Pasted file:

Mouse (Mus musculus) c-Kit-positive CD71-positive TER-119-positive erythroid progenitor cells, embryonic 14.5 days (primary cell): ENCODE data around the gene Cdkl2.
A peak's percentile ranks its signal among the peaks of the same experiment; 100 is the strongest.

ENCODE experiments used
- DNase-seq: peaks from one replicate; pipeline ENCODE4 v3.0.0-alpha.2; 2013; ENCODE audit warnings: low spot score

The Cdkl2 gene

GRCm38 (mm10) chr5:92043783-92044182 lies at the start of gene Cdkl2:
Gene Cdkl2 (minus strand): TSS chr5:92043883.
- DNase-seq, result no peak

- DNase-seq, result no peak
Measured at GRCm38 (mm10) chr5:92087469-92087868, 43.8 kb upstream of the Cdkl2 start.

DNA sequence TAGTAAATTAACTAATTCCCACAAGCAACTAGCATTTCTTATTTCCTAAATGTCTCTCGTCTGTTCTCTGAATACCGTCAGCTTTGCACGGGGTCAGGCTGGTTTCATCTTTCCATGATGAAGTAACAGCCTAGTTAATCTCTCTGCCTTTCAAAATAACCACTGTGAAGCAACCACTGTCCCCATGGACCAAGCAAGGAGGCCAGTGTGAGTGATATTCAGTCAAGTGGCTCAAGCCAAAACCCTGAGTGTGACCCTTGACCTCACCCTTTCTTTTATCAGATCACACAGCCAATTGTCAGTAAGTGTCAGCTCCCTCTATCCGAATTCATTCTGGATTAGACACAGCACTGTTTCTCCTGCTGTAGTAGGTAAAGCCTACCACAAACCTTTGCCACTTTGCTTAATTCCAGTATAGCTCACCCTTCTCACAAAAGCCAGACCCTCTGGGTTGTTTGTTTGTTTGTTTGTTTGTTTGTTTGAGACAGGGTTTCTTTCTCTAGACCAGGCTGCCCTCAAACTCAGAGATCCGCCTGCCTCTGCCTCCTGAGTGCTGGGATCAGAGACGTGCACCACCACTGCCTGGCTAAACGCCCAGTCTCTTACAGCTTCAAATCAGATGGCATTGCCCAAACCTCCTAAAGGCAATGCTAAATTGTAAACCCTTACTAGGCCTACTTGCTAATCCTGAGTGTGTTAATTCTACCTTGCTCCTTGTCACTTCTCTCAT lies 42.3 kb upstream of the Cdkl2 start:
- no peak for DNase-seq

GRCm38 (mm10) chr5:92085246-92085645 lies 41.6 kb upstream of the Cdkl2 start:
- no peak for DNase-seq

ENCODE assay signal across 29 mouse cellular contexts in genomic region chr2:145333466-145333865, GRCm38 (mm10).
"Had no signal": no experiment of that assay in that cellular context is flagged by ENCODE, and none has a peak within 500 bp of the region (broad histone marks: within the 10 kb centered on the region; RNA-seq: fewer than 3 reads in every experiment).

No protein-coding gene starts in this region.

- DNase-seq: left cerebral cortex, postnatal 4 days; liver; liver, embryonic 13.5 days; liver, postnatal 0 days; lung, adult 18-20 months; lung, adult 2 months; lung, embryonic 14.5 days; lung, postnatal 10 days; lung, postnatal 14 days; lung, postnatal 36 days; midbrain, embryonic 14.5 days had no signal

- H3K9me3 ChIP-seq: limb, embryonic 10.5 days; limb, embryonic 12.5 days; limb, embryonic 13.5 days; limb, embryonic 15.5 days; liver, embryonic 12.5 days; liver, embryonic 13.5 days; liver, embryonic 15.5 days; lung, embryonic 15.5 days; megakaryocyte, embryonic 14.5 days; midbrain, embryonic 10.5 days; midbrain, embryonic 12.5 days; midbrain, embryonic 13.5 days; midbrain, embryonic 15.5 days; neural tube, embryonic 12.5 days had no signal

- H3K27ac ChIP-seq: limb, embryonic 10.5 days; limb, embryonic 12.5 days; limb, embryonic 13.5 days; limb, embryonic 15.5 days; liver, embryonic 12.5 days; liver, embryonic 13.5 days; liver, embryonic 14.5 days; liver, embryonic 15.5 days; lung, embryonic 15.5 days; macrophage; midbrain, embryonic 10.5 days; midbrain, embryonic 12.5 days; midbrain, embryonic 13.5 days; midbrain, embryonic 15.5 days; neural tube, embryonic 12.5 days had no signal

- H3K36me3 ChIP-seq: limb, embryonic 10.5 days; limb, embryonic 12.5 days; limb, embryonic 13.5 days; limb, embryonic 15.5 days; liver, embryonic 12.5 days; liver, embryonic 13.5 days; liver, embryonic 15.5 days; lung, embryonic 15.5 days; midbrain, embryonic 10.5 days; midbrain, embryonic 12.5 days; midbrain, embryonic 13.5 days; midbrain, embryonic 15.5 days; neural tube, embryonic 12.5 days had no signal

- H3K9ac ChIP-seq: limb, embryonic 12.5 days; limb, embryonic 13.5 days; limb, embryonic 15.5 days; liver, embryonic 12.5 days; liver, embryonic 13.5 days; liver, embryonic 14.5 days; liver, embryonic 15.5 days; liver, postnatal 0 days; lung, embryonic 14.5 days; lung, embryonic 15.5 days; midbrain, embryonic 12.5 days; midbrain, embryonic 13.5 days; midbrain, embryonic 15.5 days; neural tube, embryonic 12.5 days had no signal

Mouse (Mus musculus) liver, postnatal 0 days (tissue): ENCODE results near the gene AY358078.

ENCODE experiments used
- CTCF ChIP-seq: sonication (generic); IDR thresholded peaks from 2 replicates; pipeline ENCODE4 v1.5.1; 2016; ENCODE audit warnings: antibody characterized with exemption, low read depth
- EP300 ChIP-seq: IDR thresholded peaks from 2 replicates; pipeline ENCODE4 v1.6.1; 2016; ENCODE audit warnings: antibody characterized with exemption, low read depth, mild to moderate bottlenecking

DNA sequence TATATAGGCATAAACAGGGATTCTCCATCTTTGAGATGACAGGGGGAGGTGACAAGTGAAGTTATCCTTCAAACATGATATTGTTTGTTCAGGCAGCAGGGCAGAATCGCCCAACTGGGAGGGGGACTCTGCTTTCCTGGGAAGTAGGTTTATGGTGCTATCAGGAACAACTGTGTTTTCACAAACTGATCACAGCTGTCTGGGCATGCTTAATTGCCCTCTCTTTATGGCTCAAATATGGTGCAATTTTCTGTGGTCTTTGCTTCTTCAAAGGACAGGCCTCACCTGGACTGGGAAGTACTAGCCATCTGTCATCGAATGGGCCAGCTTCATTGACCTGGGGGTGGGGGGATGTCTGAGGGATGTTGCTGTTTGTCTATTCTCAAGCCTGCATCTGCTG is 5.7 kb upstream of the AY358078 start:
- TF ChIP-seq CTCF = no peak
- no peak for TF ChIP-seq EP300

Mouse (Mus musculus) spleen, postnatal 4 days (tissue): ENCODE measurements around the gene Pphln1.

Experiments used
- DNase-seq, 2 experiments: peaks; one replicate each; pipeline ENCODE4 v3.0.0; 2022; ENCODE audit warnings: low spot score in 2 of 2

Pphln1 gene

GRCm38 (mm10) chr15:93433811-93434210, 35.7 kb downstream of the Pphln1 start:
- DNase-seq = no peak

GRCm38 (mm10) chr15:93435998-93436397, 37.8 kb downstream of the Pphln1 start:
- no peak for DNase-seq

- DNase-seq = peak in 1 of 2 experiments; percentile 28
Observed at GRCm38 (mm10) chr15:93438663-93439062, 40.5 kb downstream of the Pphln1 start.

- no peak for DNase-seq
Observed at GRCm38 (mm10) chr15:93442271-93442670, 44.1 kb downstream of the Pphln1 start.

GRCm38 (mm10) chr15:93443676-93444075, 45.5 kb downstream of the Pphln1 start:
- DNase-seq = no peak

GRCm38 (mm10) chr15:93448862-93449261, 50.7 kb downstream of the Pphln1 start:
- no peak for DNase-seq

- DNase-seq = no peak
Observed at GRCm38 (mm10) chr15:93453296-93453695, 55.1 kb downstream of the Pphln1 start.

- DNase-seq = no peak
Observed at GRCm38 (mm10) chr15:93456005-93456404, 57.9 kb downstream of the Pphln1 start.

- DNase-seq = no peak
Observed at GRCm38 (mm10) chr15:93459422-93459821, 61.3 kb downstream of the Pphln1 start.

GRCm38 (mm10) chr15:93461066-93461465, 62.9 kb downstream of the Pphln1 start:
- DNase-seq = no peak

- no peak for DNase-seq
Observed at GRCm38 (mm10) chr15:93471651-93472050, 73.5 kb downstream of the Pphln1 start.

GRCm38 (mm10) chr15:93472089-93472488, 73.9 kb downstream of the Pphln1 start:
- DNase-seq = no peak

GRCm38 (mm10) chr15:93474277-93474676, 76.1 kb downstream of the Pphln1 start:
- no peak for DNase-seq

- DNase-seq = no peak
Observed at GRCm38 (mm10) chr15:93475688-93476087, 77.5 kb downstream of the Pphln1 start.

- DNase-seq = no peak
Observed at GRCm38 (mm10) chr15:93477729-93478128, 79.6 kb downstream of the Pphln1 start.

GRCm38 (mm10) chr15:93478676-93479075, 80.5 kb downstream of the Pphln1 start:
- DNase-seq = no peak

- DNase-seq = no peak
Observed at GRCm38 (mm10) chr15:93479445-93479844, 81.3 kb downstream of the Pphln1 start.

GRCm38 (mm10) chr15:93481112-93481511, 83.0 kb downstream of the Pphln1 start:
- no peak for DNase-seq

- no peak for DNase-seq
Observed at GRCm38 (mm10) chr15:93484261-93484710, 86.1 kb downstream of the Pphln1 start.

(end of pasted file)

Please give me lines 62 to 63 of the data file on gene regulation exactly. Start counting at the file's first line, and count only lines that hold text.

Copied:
- DNase-seq = no peak
Observed at GRCm38 (mm10) chr15:93477729-93478128, 79.6 kb downstream of the Pphln1 start.